Caelestiventus

Caelestiventus ( sə-LES-tih-VEN-təs, meaning "heavenly wind") is a pterosaur genus from the Late Triassic (Norian or Rhaetian) found in western North America. The type species, Caelestiventus hanseni, honors Robin Hansen, the Bureau of Land Management geologist (BLM), who facilitated access to the excavation site.

Caelestiventus is important because it is the sole example of a desert-dwelling non-pterodactyloid pterosaur and is 65 million years older than other known desert-dwelling pterosaurs. Additionally, it shows that even the earliest pterosaurs were morphologically and ecologically diverse and that the Dimorphodontidae originated in the Triassic Period.

Caviramus

Caviramus is a genus of "rhamphorhynchoid" pterosaur from the Late Triassic (late Norian-early Rhaetian-age) lower Kössen Formation of the Northern Calcareous Alps of Switzerland.

The genus was in 2006 named by Nadia Fröbisch and Jörg Fröbisch. The type species is Caviramus schesaplanensis. The genus name is derived from Latin cavus, "hollow" and ramus, "branch". The specific name refers to Mount Schesaplana.

Cerapoda

Cerapoda ("ceratopsians and ornithopods") is a clade of the dinosaur order Ornithischia.

Dinosauriformes

Dinosauriformes is a clade of archosaurian reptiles that include the dinosaurs and their most immediate relatives. All dinosauriformes are distinguished by several features, such as shortened forelimbs and a partially to fully perforated acetabulum, the hole in the hip socket traditionally used to define dinosaurs. The oldest known member is Asilisaurus, dating to about 245 million years ago in the Anisian age of the middle Triassic period.

Eopterosauria

Eopterosauria is a group of basal pterosaurs from the Triassic, which form their own clade. The term was first used in Andres et al. (2014) to include Preondactylus, Austriadactylus, Peteinosaurus and Eudimorphodontidae. Inside the group were two other new clades, Preondactylia, which included Preondactylus and Austriadactylus, and Eudimorphodontoidea, to include Eudimorphodontidae and Raeticodactylidae. Eopterosauria was defined as "the least inclusive clade containing Preondactylus buffarinii and Eudimorphodon ranzii". The specimen BSP 1994, previously assigned to Eudimorphodon, was named the separate taxon Austriadraco in 2015, and assigned to the new family Austriadraconidae, but further classification was not described. The following phylogenetic analysis follows the topology of Andres et al. (2014).

Eudimorphodon

Eudimorphodon was a pterosaur that was discovered in 1973 by Mario Pandolfi in the town of Cene, Italy and described the same year by Rocco Zambelli. The nearly complete skeleton was retrieved from shale deposited during the Late Triassic (mid to late Norian stage), making Eudimorphodon one of the oldest pterosaurs known. It had a wingspan of about 100 centimetres (3.3 ft) and at the end of its long bony tail may have been a diamond-shaped flap like in the later Rhamphorhynchus. If so, the flap may have helped it steer while maneuvering in the air. Eudimorphodon is known from several skeletons, including juvenile specimens.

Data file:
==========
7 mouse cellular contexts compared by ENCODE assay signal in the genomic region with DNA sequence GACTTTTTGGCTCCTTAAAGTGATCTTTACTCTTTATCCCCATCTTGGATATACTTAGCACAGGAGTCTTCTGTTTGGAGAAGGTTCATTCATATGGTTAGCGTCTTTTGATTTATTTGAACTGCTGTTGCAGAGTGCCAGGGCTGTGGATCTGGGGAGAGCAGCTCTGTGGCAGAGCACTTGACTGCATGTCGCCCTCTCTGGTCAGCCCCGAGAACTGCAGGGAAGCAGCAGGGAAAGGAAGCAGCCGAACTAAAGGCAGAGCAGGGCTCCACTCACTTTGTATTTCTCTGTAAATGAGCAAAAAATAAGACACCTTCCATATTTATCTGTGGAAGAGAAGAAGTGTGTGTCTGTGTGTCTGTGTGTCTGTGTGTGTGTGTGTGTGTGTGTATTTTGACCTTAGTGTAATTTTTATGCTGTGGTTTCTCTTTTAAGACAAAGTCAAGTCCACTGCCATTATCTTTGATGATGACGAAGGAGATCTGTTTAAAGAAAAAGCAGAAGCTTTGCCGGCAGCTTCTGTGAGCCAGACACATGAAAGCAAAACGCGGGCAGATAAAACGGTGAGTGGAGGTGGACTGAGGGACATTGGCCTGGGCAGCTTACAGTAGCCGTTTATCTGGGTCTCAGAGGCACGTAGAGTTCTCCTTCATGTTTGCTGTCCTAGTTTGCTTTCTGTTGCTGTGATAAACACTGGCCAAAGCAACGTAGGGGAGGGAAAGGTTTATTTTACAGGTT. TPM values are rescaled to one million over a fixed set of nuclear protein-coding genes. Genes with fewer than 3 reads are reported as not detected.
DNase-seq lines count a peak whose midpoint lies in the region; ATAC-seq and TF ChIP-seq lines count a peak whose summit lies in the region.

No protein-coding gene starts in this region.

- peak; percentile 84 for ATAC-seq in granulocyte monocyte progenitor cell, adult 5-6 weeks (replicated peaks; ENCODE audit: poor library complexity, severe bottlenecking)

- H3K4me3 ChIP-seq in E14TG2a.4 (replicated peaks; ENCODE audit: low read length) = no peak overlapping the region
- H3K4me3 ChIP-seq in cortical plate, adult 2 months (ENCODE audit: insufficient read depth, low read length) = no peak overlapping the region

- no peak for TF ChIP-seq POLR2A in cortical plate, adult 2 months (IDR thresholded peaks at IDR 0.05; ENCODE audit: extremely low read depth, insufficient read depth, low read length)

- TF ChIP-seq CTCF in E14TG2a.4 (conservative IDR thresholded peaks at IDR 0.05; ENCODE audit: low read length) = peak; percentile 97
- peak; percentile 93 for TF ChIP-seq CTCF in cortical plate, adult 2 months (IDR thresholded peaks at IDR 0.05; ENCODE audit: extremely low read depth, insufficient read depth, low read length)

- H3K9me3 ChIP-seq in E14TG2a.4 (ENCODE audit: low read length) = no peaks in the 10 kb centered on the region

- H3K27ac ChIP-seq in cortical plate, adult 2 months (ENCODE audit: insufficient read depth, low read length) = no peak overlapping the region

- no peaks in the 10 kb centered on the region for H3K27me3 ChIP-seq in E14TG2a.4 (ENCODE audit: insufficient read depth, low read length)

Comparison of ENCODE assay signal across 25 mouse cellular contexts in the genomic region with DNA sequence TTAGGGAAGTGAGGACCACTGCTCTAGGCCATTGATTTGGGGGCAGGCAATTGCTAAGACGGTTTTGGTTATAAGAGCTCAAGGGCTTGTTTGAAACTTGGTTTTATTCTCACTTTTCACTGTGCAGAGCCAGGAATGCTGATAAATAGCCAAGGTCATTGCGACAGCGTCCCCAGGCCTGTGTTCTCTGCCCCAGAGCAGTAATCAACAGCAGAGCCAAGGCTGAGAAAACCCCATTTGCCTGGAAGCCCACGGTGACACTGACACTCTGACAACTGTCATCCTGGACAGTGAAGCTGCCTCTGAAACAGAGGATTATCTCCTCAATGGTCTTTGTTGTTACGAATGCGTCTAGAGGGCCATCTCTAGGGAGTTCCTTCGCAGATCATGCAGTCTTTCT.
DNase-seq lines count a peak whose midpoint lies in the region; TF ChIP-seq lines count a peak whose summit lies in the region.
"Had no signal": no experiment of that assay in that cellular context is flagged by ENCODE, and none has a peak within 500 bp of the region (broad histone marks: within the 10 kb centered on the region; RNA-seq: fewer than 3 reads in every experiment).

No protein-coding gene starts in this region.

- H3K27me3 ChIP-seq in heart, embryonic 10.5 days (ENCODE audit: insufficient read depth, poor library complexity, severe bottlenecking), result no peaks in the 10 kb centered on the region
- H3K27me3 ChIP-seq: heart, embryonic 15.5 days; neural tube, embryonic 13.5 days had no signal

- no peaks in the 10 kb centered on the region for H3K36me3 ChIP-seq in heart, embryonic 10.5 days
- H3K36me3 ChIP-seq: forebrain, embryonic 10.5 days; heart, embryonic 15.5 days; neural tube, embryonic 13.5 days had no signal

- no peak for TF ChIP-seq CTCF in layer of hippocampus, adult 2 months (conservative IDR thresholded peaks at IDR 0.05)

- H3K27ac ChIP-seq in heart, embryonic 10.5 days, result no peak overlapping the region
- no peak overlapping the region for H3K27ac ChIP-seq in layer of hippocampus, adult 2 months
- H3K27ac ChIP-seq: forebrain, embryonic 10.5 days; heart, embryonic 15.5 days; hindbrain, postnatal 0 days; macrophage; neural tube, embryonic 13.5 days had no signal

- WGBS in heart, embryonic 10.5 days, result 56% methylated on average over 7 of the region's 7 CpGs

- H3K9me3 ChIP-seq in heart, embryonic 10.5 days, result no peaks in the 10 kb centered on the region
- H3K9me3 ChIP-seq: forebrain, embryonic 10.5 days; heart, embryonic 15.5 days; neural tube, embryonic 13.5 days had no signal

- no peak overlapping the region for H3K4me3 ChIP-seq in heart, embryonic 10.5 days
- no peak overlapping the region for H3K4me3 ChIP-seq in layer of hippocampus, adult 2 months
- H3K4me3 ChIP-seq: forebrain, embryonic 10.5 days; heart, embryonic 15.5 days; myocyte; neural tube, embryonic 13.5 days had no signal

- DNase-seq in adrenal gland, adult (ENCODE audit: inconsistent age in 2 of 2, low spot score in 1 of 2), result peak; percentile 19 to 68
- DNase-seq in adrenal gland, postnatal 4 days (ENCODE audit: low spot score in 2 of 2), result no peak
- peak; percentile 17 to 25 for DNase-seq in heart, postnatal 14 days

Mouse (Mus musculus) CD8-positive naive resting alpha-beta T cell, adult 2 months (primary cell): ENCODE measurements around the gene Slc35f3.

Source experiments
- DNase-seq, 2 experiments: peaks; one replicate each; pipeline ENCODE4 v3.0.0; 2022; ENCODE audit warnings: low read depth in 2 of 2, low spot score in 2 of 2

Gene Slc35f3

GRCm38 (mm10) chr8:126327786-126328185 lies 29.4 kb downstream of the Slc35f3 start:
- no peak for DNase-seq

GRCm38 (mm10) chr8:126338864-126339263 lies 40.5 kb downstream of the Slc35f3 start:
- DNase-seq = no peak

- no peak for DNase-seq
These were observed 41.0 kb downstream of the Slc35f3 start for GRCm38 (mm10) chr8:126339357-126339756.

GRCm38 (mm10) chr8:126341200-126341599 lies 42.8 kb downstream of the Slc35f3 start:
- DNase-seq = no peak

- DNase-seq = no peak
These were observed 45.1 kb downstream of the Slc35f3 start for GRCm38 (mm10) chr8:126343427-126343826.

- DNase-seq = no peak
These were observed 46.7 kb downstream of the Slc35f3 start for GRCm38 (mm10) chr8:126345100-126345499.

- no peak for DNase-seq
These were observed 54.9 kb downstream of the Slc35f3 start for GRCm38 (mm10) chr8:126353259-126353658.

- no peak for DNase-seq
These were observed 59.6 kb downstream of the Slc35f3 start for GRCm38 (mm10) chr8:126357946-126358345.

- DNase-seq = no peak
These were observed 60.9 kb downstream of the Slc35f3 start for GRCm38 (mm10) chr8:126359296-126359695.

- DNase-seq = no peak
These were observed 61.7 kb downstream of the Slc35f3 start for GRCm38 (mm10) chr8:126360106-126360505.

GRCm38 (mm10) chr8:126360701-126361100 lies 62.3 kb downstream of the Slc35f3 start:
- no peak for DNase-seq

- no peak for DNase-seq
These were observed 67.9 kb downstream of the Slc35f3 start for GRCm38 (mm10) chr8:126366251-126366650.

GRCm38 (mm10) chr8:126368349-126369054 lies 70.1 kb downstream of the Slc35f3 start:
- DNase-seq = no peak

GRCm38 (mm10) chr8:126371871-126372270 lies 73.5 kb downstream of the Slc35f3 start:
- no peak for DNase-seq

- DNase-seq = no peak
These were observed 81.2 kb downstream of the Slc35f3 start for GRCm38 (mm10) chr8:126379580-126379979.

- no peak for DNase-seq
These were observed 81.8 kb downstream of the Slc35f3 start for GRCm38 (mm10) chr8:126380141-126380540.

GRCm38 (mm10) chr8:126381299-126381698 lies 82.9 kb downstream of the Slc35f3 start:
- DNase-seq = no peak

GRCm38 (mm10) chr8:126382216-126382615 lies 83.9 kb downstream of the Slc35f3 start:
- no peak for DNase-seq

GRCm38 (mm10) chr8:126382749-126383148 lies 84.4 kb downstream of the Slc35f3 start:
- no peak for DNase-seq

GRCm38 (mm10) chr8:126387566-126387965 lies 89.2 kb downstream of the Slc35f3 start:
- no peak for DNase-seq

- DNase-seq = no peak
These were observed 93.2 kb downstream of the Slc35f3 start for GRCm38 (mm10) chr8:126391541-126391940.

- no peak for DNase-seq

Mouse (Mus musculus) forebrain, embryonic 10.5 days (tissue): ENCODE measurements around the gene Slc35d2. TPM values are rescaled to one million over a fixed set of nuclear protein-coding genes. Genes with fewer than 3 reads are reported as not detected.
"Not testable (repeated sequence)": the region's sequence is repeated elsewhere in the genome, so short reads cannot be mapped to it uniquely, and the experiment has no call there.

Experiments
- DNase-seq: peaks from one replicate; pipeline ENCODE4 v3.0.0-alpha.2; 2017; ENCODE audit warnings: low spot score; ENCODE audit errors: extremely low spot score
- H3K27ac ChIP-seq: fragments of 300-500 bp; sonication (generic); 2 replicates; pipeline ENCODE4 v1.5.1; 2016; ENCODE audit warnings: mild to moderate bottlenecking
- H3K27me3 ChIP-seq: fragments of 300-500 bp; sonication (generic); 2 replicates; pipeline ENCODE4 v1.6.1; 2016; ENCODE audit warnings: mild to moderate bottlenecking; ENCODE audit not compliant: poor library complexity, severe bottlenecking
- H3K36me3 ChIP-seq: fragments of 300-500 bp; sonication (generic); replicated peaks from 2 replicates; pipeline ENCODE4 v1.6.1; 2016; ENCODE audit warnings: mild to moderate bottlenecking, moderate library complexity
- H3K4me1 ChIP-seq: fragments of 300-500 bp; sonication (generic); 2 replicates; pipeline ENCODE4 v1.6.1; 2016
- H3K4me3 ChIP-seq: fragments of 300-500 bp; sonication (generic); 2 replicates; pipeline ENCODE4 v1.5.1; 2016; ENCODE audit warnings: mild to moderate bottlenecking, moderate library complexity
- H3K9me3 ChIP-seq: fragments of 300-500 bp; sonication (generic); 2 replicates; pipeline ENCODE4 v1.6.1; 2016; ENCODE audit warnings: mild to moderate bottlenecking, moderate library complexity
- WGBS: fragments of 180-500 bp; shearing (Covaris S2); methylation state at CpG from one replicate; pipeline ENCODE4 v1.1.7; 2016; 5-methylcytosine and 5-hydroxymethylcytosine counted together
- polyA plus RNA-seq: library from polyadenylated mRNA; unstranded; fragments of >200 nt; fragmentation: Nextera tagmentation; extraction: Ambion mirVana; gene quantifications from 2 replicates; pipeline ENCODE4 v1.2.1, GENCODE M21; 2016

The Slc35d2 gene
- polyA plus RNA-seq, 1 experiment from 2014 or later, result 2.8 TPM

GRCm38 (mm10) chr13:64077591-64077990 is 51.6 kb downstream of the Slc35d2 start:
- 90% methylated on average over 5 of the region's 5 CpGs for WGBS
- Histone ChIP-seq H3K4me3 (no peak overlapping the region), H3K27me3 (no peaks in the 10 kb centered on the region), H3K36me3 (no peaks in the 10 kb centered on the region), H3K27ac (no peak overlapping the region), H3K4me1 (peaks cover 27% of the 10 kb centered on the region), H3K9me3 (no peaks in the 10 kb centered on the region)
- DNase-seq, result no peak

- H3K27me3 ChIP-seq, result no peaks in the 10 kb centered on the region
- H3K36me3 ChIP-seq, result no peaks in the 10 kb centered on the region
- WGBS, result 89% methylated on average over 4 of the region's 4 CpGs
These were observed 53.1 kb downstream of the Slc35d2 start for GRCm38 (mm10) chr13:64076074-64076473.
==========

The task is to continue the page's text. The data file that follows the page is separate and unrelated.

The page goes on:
Eudimorphodontidae

Eudimorphodontidae is an extinct family of early pterosaurs from the Late Triassic (early Norian to Rhaetian age) of Europe. It was named by Peter Wellnhofer in 1978 to include Eudimorphodon ranzii. Some phylogenetic analyses suggested that Eudimorphodontidae is a junior synonym of Campylognathoididae, however more comprehensive analyses found Eudimorphodontidae to be basal to Macronychoptera that includes Campylognathoididae and more derived pterosaurs (Breviquartossa). Wang et al. (2009) found Eudimorphodontidae to include six species (the monospecific Peteinosaurus, Raeticodactylus and Caviramus, and three species of Eudimorphodon), but they didn't defined the clade. Brian Andres (2010, in press) define Eudimorphodontidae and found Peteinosaurus to be most closely related to it. Furthermore, he found monophyletic Eudimorphodon clade (unlike Wang et al., 2009 and Dalla Vecchia, 2009), and defined two subfamilies within Eudimorphodontidae. The Eudimorphodontinae includes all taxa more closely related to Eudimorphodon ranzii than to Raeticodactylus filisurensis while the Raeticodactylinae includes all taxa more closely related to Raeticodactylus filisurensis than to Eudimorphodon ranzii. More recently, Raeticodactylus and Caviramus were moved into their own family, Raeticodactylidae. The below cladogram follows that analysis.